Challenges arise if our mind begins to valuate, judge and criticise these emotions. Our thoughts can be something along the lines of “I’ve failed because I feel disappointed” or “it’s embarrassing that I’m crying.” When that happens, our mind tries to get rid of these emotions and emotional reactions, i.e. feelings of failure and disappointment, feelings of embarrassment and shame or crying, like in the previous examples.
Contemplate: what kinds of emotions are difficult for you to allow yourself to feel? Do you recognise thoughts that criticise your own experiences? Or do some memories, thoughts, emotions or mental images cause you to feel hopelessness or guilt? Write down your thoughts. Try to focus curiously and gently on what kinds of emotions and physical sensations this contemplation arouses in you.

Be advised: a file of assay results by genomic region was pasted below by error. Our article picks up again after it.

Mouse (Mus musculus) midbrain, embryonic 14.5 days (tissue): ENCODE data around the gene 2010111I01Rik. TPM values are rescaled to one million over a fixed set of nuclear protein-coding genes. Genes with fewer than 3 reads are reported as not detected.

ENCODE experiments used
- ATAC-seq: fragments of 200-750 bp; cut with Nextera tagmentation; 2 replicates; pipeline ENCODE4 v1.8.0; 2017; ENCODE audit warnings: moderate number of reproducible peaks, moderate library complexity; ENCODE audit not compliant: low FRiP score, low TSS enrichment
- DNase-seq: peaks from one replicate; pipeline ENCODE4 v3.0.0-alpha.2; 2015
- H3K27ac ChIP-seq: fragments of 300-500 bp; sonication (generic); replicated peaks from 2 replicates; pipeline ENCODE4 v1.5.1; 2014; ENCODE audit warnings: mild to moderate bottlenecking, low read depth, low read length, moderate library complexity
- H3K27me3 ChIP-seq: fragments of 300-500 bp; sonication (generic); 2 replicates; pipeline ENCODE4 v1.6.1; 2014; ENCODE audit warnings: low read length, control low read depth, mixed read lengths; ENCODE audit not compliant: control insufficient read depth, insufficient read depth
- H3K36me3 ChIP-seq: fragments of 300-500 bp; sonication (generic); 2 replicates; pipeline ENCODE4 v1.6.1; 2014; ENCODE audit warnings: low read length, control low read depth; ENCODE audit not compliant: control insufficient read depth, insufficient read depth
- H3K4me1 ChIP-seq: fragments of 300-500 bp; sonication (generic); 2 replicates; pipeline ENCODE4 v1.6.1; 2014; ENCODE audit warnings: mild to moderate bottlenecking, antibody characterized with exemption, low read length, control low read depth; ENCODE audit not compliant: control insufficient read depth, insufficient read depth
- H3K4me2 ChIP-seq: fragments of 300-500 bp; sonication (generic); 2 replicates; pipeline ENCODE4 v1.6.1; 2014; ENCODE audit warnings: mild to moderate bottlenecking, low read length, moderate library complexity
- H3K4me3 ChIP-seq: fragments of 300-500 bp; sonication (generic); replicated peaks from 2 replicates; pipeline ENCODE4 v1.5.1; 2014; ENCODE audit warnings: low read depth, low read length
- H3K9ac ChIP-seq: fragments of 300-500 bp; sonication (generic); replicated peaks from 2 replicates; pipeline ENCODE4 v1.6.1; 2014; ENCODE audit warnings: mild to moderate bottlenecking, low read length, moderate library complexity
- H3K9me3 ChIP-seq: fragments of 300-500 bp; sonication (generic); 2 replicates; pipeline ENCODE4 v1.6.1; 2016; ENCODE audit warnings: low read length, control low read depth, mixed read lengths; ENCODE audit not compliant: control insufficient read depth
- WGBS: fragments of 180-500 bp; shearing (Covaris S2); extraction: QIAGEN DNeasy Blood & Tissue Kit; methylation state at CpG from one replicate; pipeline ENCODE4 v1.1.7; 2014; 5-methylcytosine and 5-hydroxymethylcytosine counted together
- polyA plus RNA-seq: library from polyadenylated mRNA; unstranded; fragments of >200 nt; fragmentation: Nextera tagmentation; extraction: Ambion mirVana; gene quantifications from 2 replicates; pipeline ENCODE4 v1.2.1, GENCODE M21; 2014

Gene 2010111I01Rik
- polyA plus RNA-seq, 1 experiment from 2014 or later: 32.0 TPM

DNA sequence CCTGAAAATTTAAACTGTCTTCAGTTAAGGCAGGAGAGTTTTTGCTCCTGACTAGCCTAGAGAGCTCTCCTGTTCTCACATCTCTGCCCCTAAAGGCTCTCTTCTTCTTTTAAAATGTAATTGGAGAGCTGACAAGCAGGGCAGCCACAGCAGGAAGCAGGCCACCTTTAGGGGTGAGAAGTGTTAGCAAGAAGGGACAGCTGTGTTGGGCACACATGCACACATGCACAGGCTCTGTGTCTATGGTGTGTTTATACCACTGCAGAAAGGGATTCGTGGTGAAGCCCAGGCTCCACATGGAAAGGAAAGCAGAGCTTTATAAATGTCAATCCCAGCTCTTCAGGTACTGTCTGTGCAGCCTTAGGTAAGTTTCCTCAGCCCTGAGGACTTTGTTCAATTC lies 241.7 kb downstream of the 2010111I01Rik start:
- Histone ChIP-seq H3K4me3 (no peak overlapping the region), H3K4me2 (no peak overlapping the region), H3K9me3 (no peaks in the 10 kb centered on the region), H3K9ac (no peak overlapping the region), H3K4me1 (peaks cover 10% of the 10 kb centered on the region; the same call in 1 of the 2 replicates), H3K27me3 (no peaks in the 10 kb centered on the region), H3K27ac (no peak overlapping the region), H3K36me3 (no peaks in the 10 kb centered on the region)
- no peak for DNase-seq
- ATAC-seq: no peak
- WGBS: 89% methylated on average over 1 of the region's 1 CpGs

Depression and the stress and fatigue it brings suck joy and vitality out of life. Mindfulness can help you get them back.
Imagine the two following situations:
- It is the first warm summer day of the year. You are walking along the seashore with bare feet. You feel the sand and occasional rocks under your feet. You can smell the salty sea air and hear the even sound of waves washing ashore. You hear people talking and seagulls screeching. You are looking at the glimmering sea, a ship travelling across the sea and clouds in the sky.
- You are lying in bed and snap out of browsing on your phone. You realise that you have spent an hour on your phone but can barely remember what you have read and watched. Your finger has been swiping and tapping the screen as if by itself while your mind has also been occupied by many other thoughts.